All cats shed but there are big differences in the amount of shedding between breeds. The amount of shedding also varies according to the seasons, diet, and the overall health of the cat.
Top breeds that shed the least
The main factor that affects the amount of fur a cat shed is its breed. In short, some breeds shed less than others. If you are looking for a cat that sheds less than most you might want to look at the following breeds:
The Sphynx: some people find the breed to be weird-looking while some are drawn to its unique appearance and majestic appeal.
Although the Sphynx seems to have no fur, it does have hair follicles and fine hair all over its body. Touch its body and you’ll immediately notice its suede-like feel.
On one hand, the breed does not shed a ton of fur. But on the other hand, this cat needs intensive maintenance. For one, its small amount of body hair translates to the quick accumulation of oils on its body. You will need to bathe it regularly compared to its furrier counterparts.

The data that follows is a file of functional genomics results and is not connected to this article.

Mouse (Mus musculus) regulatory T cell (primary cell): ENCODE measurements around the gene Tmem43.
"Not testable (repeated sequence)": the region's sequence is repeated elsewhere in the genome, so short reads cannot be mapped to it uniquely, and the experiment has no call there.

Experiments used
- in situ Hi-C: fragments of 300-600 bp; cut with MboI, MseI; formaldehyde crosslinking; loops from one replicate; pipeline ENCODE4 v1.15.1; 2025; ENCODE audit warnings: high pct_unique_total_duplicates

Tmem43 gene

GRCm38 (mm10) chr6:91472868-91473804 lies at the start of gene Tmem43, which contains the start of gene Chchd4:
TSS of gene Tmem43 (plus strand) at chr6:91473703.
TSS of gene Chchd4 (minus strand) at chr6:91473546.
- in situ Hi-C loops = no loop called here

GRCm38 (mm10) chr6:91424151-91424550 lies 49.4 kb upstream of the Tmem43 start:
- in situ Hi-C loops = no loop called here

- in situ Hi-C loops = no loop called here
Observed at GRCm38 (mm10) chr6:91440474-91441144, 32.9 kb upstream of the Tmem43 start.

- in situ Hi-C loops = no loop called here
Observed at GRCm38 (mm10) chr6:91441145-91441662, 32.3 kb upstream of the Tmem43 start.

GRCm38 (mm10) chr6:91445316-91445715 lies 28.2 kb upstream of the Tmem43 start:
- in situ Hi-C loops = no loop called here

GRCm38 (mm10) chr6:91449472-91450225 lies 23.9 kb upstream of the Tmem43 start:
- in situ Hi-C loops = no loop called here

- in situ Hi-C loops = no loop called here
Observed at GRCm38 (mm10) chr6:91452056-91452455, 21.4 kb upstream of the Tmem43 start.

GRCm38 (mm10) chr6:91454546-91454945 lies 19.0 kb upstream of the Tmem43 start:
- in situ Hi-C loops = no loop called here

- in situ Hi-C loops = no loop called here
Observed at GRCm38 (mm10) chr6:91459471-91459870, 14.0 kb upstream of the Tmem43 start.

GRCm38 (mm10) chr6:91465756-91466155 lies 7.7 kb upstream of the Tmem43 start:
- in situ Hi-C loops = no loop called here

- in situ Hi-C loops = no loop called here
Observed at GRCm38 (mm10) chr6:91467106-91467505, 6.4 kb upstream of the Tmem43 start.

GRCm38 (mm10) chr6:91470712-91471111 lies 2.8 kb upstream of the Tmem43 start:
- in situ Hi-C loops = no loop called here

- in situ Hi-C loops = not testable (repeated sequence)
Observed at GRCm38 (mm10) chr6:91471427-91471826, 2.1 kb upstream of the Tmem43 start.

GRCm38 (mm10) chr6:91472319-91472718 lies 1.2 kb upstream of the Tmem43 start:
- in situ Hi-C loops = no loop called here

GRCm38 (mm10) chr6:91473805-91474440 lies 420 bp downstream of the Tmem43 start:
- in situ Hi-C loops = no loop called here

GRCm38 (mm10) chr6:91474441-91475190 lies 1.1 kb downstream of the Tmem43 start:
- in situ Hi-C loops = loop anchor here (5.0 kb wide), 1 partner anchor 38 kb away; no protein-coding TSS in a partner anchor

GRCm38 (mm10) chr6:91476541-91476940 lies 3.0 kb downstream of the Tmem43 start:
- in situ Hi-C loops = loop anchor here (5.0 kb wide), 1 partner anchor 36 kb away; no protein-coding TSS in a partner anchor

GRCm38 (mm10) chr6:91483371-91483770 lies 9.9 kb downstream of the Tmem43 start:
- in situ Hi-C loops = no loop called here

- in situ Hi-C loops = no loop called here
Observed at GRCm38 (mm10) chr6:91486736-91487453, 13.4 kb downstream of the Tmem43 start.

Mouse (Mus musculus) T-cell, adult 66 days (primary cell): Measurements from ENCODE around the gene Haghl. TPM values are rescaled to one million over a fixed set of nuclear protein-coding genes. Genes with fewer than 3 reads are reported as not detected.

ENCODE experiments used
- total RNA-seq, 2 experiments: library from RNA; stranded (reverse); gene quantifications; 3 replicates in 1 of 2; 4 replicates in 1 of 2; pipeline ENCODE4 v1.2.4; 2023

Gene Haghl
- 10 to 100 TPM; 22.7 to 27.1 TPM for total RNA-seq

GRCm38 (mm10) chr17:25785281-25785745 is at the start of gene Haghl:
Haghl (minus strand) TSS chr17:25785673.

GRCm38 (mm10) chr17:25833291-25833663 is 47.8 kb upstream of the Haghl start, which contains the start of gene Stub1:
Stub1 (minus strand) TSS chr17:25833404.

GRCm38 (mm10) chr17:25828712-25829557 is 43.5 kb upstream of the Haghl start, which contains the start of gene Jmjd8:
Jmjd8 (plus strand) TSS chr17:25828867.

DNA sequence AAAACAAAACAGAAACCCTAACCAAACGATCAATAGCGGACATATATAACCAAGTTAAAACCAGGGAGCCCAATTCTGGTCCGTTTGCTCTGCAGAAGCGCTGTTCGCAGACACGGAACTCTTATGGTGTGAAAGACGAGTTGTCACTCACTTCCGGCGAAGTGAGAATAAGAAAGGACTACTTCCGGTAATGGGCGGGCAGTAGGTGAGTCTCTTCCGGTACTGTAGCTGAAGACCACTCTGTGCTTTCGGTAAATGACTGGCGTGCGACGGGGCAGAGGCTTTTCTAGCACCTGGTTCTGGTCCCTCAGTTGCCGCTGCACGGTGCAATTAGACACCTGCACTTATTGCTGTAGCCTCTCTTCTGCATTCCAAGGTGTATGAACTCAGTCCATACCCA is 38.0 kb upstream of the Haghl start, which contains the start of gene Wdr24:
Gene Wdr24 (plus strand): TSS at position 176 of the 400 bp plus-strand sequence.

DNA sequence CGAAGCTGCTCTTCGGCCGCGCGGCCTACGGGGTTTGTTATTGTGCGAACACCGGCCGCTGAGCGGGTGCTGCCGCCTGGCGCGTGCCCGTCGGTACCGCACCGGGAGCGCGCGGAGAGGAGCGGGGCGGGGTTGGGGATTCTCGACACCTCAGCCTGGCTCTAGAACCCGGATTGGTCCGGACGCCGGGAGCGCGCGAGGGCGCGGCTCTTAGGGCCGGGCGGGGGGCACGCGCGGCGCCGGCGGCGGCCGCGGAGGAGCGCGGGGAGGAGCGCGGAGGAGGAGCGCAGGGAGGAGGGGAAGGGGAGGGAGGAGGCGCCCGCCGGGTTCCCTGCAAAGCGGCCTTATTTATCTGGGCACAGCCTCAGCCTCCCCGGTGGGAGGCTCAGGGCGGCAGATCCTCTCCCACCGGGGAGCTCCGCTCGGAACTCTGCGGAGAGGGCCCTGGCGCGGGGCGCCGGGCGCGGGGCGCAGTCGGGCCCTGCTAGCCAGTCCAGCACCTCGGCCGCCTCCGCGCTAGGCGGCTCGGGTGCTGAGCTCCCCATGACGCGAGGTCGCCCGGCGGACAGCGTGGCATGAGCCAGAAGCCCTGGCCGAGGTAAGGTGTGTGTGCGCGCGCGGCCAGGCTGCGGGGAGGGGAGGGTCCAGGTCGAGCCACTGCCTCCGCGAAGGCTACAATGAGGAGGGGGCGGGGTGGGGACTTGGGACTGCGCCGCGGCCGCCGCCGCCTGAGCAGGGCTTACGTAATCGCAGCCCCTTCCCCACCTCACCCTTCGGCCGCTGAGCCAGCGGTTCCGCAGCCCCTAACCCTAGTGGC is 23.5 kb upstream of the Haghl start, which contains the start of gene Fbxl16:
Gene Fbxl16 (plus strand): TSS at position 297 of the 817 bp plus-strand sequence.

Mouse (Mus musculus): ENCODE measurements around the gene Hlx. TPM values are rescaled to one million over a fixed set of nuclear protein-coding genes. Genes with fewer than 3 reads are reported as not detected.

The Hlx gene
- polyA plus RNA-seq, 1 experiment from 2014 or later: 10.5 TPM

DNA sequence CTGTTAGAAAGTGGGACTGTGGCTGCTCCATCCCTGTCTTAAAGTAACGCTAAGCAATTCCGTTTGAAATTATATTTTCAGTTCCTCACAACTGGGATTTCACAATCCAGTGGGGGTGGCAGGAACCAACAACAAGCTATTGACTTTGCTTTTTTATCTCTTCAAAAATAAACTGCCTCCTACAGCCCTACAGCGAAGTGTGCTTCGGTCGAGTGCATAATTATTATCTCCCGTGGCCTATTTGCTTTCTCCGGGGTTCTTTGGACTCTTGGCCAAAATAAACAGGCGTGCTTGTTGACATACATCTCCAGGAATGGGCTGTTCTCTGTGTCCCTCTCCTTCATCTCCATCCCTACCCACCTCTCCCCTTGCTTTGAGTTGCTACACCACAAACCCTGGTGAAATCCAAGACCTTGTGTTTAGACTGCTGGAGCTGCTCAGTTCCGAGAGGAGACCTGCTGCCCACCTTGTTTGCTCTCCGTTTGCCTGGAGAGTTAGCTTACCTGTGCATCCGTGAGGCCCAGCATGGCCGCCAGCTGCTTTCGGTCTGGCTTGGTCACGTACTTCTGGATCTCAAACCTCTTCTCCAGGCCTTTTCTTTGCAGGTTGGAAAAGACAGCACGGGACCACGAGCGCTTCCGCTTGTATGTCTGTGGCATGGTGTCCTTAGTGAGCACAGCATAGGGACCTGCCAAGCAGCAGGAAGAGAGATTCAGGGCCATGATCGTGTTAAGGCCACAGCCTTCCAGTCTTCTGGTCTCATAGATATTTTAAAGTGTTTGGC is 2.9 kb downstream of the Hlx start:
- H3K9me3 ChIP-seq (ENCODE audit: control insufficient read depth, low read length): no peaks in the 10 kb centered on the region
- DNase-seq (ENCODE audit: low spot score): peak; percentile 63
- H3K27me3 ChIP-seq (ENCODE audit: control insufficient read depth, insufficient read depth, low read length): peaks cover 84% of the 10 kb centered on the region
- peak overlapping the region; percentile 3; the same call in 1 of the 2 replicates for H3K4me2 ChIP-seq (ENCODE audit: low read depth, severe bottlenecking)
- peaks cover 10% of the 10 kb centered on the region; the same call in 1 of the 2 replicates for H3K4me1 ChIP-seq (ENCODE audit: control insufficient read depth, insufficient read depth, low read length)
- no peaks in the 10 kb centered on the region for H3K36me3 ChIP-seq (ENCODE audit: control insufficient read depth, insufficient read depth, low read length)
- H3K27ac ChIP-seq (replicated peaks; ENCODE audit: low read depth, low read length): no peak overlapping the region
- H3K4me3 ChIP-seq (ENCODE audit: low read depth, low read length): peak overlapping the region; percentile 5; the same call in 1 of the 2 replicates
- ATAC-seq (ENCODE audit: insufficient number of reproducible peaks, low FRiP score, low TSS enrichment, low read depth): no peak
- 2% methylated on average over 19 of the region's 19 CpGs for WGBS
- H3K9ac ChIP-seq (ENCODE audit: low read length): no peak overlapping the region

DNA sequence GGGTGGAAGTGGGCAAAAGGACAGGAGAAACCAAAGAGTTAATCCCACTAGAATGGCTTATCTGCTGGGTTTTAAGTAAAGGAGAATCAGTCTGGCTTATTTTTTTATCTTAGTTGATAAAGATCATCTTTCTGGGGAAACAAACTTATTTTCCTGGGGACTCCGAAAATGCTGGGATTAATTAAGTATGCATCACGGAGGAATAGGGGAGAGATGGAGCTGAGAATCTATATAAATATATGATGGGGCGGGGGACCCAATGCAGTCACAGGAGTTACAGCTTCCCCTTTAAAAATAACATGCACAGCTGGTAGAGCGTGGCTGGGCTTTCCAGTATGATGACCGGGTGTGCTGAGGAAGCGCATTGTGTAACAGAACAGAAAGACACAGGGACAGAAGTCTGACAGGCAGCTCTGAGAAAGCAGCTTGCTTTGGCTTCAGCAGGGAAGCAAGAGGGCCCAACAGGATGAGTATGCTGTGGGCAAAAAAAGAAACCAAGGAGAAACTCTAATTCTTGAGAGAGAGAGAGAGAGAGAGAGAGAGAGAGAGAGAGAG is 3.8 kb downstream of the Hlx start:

Additionally, the Sphynx needs more skin protection when venturing outside. Because of its seeming lack of hair, it needs additional protection from the sun’s rays.
If you are looking for a cat that doesn’t shed too much fur, it may seem counterintuitive to adopt a Siberian.
But looks can be deceiving. Although this feline breed looks majestic with its long coat, it doesn’t shed as much fur as other breeds. Furthermore, the breed is known to be among the handful of hypoallergenic cat breeds.